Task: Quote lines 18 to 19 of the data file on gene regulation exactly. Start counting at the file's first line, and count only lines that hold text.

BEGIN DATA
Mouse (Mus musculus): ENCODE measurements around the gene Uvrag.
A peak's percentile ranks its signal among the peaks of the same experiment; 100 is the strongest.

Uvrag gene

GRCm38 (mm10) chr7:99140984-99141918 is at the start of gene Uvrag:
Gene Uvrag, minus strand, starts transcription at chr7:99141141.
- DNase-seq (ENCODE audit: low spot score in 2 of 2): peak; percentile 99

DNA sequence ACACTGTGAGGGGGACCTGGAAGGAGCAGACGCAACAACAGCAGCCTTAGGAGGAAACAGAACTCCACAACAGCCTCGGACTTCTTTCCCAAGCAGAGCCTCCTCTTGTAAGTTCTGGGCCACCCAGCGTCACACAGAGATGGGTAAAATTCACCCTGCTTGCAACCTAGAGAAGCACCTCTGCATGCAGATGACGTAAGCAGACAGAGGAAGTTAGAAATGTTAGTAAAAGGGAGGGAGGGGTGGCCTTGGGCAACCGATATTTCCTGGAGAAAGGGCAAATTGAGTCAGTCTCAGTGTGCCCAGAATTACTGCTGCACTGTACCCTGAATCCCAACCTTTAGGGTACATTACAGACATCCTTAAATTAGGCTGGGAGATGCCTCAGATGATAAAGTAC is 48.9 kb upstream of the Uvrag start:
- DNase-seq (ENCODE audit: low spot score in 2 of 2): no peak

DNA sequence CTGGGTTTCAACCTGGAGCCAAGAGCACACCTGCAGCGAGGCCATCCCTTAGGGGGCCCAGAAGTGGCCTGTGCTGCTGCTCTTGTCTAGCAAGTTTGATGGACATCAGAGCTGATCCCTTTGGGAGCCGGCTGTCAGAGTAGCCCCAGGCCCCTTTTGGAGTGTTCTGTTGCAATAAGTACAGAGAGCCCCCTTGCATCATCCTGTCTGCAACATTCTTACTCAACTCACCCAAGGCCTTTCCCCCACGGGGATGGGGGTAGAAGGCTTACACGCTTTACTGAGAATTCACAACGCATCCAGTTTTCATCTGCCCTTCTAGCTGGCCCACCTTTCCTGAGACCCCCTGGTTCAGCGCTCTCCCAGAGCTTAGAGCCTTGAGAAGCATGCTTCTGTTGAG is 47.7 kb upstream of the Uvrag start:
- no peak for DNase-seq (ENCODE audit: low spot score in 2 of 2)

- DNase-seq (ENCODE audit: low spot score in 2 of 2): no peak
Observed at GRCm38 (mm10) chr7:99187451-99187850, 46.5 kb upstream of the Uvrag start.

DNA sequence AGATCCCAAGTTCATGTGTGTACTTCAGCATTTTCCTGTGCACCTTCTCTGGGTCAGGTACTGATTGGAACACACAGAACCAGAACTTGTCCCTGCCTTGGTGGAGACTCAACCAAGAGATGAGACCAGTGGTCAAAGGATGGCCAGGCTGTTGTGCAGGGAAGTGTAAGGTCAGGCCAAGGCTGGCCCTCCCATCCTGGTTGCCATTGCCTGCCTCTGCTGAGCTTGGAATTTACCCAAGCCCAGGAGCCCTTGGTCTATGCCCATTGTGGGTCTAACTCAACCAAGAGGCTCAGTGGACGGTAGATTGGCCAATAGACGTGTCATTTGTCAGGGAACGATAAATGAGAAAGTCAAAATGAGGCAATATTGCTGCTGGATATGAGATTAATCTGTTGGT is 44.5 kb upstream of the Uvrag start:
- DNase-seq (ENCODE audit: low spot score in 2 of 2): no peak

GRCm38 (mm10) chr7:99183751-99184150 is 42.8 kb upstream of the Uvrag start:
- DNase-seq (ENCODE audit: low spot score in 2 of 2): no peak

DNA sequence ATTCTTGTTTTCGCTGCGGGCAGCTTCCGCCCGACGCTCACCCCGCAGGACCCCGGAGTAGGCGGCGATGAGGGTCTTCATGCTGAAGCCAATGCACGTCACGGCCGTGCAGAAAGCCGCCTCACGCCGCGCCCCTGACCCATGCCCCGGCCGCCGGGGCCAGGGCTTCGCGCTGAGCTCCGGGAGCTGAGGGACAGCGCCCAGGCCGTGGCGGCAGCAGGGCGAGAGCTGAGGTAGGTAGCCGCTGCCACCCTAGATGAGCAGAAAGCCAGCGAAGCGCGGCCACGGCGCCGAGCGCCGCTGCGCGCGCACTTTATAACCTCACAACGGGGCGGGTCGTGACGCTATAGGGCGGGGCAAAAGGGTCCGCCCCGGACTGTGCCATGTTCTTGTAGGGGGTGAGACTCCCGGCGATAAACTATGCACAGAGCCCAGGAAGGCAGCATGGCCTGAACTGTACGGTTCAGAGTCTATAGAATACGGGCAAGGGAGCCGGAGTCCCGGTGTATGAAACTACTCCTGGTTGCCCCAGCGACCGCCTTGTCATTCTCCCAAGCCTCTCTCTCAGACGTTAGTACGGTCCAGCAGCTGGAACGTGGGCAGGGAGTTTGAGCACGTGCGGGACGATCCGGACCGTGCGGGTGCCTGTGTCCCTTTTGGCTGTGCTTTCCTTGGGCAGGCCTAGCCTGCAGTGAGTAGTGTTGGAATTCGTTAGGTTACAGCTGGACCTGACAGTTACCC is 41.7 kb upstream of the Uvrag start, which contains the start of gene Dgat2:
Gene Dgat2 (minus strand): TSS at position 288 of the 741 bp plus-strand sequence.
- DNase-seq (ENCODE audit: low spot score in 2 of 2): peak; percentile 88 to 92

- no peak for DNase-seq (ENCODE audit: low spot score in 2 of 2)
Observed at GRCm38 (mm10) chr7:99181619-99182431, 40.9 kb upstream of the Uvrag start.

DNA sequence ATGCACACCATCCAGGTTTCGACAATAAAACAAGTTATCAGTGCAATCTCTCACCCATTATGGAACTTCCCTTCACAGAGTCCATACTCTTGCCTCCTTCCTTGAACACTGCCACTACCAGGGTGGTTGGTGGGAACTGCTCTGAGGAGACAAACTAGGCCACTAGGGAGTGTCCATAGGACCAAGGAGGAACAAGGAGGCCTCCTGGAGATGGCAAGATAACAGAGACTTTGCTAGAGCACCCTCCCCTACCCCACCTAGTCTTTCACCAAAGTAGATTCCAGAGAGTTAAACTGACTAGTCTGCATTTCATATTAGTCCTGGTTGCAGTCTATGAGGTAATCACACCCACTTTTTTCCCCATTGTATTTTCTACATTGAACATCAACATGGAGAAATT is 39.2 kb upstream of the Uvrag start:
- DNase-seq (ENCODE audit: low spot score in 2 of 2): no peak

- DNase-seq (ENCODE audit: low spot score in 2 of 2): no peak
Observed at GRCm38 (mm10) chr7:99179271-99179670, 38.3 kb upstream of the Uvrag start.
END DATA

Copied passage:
Gene Dgat2 (minus strand): TSS at position 288 of the 741 bp plus-strand sequence.
- DNase-seq (ENCODE audit: low spot score in 2 of 2): peak; percentile 88 to 92